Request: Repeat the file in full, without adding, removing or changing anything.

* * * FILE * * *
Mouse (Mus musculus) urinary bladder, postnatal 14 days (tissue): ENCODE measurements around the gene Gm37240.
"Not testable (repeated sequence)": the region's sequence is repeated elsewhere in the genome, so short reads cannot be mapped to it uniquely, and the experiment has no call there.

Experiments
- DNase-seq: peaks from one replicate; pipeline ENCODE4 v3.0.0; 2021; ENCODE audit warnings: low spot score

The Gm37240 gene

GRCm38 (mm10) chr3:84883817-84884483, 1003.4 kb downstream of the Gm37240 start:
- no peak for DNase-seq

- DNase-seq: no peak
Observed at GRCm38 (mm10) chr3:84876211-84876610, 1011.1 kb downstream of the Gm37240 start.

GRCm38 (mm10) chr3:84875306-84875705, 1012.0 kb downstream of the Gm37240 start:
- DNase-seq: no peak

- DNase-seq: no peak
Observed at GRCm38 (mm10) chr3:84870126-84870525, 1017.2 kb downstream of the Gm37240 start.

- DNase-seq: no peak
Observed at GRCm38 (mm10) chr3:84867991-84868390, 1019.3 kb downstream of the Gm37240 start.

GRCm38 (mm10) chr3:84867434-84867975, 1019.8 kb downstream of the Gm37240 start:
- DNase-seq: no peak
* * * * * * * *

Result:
Mouse (Mus musculus) urinary bladder, postnatal 14 days (tissue): ENCODE measurements around the gene Gm37240.
"Not testable (repeated sequence)": the region's sequence is repeated elsewhere in the genome, so short reads cannot be mapped to it uniquely, and the experiment has no call there.

Experiments
- DNase-seq: peaks from one replicate; pipeline ENCODE4 v3.0.0; 2021; ENCODE audit warnings: low spot score

The Gm37240 gene

GRCm38 (mm10) chr3:84883817-84884483, 1003.4 kb downstream of the Gm37240 start:
- no peak for DNase-seq

- DNase-seq: no peak
Observed at GRCm38 (mm10) chr3:84876211-84876610, 1011.1 kb downstream of the Gm37240 start.

GRCm38 (mm10) chr3:84875306-84875705, 1012.0 kb downstream of the Gm37240 start:
- DNase-seq: no peak

- DNase-seq: no peak
Observed at GRCm38 (mm10) chr3:84870126-84870525, 1017.2 kb downstream of the Gm37240 start.

- DNase-seq: no peak
Observed at GRCm38 (mm10) chr3:84867991-84868390, 1019.3 kb downstream of the Gm37240 start.

GRCm38 (mm10) chr3:84867434-84867975, 1019.8 kb downstream of the Gm37240 start:
- DNase-seq: no peak